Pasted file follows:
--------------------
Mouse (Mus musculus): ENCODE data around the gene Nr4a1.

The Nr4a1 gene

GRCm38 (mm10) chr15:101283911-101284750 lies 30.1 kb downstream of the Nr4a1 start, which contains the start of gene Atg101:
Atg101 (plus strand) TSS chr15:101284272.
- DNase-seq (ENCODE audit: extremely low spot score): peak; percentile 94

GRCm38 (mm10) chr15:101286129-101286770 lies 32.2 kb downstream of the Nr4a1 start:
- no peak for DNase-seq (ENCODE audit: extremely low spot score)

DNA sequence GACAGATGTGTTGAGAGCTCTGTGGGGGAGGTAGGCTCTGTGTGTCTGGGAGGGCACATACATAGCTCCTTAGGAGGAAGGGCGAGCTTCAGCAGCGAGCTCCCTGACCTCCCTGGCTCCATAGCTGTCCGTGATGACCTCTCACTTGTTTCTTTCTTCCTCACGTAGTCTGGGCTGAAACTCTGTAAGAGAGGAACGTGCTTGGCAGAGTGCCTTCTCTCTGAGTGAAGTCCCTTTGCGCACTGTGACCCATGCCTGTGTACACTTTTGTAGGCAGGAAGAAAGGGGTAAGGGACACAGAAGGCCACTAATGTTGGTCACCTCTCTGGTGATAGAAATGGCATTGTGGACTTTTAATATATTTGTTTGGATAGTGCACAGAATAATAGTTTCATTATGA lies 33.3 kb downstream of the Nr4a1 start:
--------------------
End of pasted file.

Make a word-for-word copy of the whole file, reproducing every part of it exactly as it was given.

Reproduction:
Mouse (Mus musculus): ENCODE data around the gene Nr4a1.

The Nr4a1 gene

GRCm38 (mm10) chr15:101283911-101284750 lies 30.1 kb downstream of the Nr4a1 start, which contains the start of gene Atg101:
Atg101 (plus strand) TSS chr15:101284272.
- DNase-seq (ENCODE audit: extremely low spot score): peak; percentile 94

GRCm38 (mm10) chr15:101286129-101286770 lies 32.2 kb downstream of the Nr4a1 start:
- no peak for DNase-seq (ENCODE audit: extremely low spot score)

DNA sequence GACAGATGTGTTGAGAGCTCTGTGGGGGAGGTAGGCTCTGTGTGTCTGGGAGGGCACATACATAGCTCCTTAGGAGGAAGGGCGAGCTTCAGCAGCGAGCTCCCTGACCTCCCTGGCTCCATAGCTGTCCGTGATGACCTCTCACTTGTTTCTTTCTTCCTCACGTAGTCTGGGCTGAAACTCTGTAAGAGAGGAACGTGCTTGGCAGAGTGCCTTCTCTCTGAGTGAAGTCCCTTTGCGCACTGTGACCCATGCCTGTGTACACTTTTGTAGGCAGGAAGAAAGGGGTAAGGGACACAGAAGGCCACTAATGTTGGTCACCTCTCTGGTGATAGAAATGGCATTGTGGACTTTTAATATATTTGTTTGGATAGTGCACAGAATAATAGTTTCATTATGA lies 33.3 kb downstream of the Nr4a1 start: